Since last August, I have been using the konjac sponge once a day on my face. For those who came in late, the konjac sponge is a great cleansing and exfoliating face sponge which keeps blackheads and whiteheads at bay for me, and you can read my review here. The first six weeks of using the regular konjac sponge were awful - I had giant cystic acne. While it subsided later on, I do get the odd pimple or two each month, mostly on the chin and jawline, especially if I do not remove makeup thoroughly with a wet wipe and follow up with very thorough acne treatment.
When I heard that there was a new cleansing sponge out there that was superior to the regular konjac sponge, I was incredulous at first. I mean, how different could it be? Both include glucomannan extracted from the same "konjac" yam and are used wet. And how would the differences affect my super-oily, acne-prone skin? It was with more than one apprehension that I began using the JellySpon Natural Fibre Skin Care Sponge on my face and body in March 2014. Here are my findings.
First of all, about JellySpon. It is the world's first weak-acidic skin massage sponge, made by Korean company KLYN Slow Skin Care. It contains no preservatives. It is made of pure glucomannan; no additives, and is 100% organic.
Differences between JellySpon and regular konjac sponges
What the glucomannan in the sponge does is, it adsorbs and removes excess sebum from the face, while not interfering with the skin's normal pH and moisture balance. It is, therefore, ideal for use on all skin types from oily to dry and sensitive and baby skin as well. It took three years to develop the JellySpon and to achieve the right pH for the skin.
Now all this theory is very well, and I have the pH test results in a report brochure. But how can a layperson tell the two sponges apart without using them? Weight. Pun unintended. And texture.
For comparison, I have used the black konjac sponge, as my white sponge died a natural death in January, and the heart-shaped face JellySpon and the rectangular body JellySpon. All dry below.
I weighed the face JellySpon and the regular konjac sponge when they were wet, and dry. I am afraid I have had to use my second-hand kitchen scales, a discard of my mother's when she went digital.
Ideally, the regular konjac sponge and a JellySpon should weigh the same when dry. But that will not happen unless I hack off a good bit off the regular sponge, which is heavier when dry. It weighs around 10gm while the JellySpon weighs 6gm. I am not including the body JellySpon as it is much heavier.
When wet and with the water squeezed out, things change around quite a bit. The JellySpon is heavier than the regular sponge. The latter expands to around 20gm while the JellySpon hits 45-50gm (photo to the left). Big difference there.
The body JellySpon becomes even heavier when wet, and weighs:
My results after using the JellySpon Natural Fibre SpongeI have been using this every morning since March, with a gentle cleanser (Burt's Bees Soap Bark and Chamomille Deep Cleansing Cream, which is super-gentle and does not foam up). It has not caused any breakouts. It is a lot easier to spread the cleanser on the face with the JellySpon than the regular sponge. It is also easier to clean the JellySpon afterwards.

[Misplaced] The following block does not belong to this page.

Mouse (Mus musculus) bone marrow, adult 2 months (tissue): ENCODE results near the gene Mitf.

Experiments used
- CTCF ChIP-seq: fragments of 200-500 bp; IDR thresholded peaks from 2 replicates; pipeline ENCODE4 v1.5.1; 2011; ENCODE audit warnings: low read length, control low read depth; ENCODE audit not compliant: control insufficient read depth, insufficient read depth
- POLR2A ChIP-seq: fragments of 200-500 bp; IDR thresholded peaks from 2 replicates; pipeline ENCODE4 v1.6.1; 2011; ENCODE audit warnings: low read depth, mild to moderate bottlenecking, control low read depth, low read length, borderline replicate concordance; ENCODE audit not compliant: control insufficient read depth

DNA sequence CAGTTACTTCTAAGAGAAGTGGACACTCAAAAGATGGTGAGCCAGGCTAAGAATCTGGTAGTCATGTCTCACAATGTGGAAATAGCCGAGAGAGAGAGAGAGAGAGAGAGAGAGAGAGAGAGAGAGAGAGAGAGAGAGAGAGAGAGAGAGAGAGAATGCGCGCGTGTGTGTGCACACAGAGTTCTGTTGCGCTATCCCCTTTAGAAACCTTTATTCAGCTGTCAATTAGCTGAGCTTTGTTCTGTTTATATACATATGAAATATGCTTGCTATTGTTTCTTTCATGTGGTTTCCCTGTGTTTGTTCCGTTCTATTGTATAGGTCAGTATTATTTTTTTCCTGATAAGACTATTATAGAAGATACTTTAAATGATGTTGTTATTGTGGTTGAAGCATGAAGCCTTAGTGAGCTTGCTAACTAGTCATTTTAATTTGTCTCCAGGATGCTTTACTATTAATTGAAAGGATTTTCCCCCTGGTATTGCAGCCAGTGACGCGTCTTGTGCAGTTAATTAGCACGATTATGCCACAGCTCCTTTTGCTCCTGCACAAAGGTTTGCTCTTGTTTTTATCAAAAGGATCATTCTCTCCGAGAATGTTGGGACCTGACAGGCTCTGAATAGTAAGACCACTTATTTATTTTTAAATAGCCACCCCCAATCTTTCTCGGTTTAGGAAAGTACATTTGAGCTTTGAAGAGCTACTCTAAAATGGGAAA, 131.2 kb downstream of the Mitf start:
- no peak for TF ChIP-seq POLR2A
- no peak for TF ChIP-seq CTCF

It exfoliates nicely and has kept me blackhead-free. It also keeps my skin matte post-cleansing for longer than the regular konjac sponge does. This, for me, is the deal-breaker. I usually shower/cleanse my face, have breakfast and then put on my makeup. By then, my face is already a little shiny. But after cleansing with the JellySpon, I do not have to remove the oil a second time before putting on makeup in the mornings.
I also use the body JellySpon three or four times a week as an all-over buffer when I shower. It has not caused acne either, or dried out my skin, and I have managed to avoid a body scrub.
The JellySpon reminds me of a folded-up muslin cloth-cleanser. It actually feels jelly-like on the skin. I definitely prefer the JellySpon to the regular konjac sponge any day! When it dies, you can bury it under a plant so the roots absorb whatever nutrients they can from the sponge.
Have I not had any breakouts? I have had a couple of disruptions in my skincare routine, with wisdom teeth surgery and then a back sprain. I have had painful breakouts on the jawline and chin following the days when I did not cleanse my face thoroughly and apply my regular skin care. However, I have not had as many pimples as I usually do in the summer.
My only gripe is that the JellySpon does not have a little thread with which to hang the sponge, so I have to keep it in a dry soap-dish.
JellySpon is now part of my daily routine and is likely to remain thus. There are plans to launch a JellySpon bath towel using dietary fibre, which will be friendly to the skin's pH. Incidentally, the product is already developed, but is not yet under mass production. I am looking forward to knowing more about this towel!
You can order the JellySpon from here. They ship worldwide via registered for $15 irrespective of the number of sponges ordered. The heart sponge costs $12.99, but you can save if you order more numbers, while the body sponge costs $18.99 (a set of both costs $24.99, which saves $6.98). Contact Stephane at KLYN from the website above for further queries.
Disclaimer: The JellySpon samples were sent to me for review. Facts stated are based on research reports. The experiences are my own.